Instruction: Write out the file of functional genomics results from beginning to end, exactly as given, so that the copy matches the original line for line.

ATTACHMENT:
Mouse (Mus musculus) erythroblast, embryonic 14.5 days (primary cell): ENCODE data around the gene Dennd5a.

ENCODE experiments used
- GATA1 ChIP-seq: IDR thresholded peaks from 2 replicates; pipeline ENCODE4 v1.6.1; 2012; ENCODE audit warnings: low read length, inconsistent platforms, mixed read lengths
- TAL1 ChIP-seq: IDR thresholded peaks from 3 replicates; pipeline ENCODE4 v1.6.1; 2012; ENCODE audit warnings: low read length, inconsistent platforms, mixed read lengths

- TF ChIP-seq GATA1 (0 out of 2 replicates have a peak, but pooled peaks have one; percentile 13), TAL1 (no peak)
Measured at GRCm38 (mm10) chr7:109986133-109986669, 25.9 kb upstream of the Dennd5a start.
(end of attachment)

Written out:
Mouse (Mus musculus) erythroblast, embryonic 14.5 days (primary cell): ENCODE data around the gene Dennd5a.

ENCODE experiments used
- GATA1 ChIP-seq: IDR thresholded peaks from 2 replicates; pipeline ENCODE4 v1.6.1; 2012; ENCODE audit warnings: low read length, inconsistent platforms, mixed read lengths
- TAL1 ChIP-seq: IDR thresholded peaks from 3 replicates; pipeline ENCODE4 v1.6.1; 2012; ENCODE audit warnings: low read length, inconsistent platforms, mixed read lengths

- TF ChIP-seq GATA1 (0 out of 2 replicates have a peak, but pooled peaks have one; percentile 13), TAL1 (no peak)
Measured at GRCm38 (mm10) chr7:109986133-109986669, 25.9 kb upstream of the Dennd5a start.